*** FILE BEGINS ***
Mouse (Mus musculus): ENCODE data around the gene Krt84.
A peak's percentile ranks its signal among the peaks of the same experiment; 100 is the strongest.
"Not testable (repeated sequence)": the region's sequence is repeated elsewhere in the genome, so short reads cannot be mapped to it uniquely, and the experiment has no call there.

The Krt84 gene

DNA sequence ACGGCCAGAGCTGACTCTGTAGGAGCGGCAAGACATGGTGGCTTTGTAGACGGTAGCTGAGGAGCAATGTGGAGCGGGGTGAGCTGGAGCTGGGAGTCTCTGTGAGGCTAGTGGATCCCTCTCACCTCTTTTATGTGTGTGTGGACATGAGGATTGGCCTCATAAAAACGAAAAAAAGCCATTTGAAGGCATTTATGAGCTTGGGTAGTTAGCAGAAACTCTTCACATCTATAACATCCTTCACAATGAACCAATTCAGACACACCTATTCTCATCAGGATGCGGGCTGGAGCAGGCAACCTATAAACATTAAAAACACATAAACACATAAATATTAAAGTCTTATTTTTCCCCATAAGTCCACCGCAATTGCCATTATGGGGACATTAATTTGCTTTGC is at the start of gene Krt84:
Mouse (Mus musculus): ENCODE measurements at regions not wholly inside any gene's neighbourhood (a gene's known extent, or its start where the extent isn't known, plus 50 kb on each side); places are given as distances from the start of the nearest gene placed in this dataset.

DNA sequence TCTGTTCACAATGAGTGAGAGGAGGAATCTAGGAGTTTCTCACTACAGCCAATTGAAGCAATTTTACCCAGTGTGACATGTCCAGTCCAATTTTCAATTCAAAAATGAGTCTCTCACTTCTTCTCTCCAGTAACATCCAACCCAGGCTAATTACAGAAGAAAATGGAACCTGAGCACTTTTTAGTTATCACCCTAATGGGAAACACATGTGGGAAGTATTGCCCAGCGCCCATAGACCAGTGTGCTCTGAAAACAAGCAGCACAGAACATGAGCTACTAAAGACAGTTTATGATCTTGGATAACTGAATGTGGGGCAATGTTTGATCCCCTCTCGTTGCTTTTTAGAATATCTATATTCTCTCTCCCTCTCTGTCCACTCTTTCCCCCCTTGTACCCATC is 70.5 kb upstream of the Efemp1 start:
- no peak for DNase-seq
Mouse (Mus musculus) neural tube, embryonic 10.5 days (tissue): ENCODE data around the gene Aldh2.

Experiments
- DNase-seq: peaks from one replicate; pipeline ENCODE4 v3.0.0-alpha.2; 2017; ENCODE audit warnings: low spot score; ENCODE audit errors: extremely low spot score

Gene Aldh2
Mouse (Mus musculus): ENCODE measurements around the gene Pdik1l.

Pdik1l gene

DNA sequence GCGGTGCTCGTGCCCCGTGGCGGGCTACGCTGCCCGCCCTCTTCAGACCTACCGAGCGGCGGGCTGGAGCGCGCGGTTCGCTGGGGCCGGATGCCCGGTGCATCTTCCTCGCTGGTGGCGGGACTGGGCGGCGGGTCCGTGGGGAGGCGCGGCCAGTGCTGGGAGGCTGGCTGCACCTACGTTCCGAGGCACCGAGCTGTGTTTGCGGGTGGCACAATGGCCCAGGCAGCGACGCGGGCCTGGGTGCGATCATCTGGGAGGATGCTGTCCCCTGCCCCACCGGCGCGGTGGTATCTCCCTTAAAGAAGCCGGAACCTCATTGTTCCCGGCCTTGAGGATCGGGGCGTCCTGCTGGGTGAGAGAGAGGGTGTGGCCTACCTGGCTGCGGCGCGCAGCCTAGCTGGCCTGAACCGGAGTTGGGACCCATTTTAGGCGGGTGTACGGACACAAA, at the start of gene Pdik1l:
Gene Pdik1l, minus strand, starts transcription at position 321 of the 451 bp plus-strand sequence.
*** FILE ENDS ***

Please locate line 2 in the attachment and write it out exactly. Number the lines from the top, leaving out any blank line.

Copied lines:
A peak's percentile ranks its signal among the peaks of the same experiment; 100 is the strongest.